While the lessons to be gained from his sketch are intended for investors, they are just as relevant to those seeking the right way to insure their homes, cars, and other assets from unforeseen loss.
For those who need additional information and insights to overcome the myth that insurance is a commodity, Bill Wilson of the Independent Insurance Agents and Brokers of America (IIABA) is on a mission to expose the ill effects of those in our industry enticing consumers to look no further than cost when selecting their insurance protection. Check out the IIABA Virtual University site for great content from Bill Wilson and others on how we can combat the commodity myth. Additionally, an article in this IRMI column 2 years ago provides these 7 recommendations to help de-commoditize insurance.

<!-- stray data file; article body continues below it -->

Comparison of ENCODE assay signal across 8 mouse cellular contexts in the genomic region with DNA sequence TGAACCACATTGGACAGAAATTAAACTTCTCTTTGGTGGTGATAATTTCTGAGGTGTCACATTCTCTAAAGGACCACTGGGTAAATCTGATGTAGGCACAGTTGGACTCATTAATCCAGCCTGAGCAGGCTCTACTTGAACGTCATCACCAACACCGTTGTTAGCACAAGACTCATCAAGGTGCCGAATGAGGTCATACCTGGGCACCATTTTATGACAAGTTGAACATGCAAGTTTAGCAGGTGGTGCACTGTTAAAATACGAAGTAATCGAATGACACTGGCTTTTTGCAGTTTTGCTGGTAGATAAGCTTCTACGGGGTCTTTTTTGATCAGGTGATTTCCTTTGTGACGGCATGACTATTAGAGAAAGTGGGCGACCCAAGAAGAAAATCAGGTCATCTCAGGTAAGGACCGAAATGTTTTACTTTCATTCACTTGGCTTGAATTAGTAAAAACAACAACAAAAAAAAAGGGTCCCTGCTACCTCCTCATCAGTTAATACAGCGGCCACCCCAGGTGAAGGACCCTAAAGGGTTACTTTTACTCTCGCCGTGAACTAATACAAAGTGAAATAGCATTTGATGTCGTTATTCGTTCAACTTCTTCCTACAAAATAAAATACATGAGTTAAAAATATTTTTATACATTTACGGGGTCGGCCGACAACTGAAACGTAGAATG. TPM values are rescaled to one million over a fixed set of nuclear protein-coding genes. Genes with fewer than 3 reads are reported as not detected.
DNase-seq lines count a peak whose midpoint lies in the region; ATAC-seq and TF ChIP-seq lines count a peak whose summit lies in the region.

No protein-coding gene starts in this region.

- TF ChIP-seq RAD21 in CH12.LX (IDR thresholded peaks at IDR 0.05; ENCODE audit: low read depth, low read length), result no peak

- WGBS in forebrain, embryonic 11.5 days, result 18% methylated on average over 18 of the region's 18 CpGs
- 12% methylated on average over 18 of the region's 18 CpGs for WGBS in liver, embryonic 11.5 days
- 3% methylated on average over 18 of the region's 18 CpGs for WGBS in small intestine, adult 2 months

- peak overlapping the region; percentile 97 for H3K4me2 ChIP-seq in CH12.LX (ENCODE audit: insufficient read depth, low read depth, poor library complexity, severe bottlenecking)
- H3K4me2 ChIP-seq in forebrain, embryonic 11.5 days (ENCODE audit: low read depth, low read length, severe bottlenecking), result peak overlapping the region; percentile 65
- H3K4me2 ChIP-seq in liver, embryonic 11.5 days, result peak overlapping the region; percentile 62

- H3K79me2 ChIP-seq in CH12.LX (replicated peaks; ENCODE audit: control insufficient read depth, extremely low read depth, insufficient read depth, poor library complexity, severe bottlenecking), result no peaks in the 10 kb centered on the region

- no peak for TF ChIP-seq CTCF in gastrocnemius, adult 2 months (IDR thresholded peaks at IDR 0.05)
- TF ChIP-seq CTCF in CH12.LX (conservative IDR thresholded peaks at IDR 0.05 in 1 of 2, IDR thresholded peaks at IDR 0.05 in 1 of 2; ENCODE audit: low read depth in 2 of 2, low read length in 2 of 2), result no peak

Advertising gimmickry that frames cost as the only factor in insurance product selection has robbed many consumers of the ability to ask the larger, far more important questions. Even simple questions like, "Why am I buying this insurance policy?" "Why buy insurance for your home, for your car, or to protect your assets from lawsuits brought by third parties?" Should you insert these very fundamental questions into your discussions with clients as I have, expect responses suggesting puzzlement, annoyance, or both. To ease these emotions, ask if the reason isn't to transfer the responsibility to pay for an unexpected loss to an insurance company. The most common answer, naturally, is "Of course!"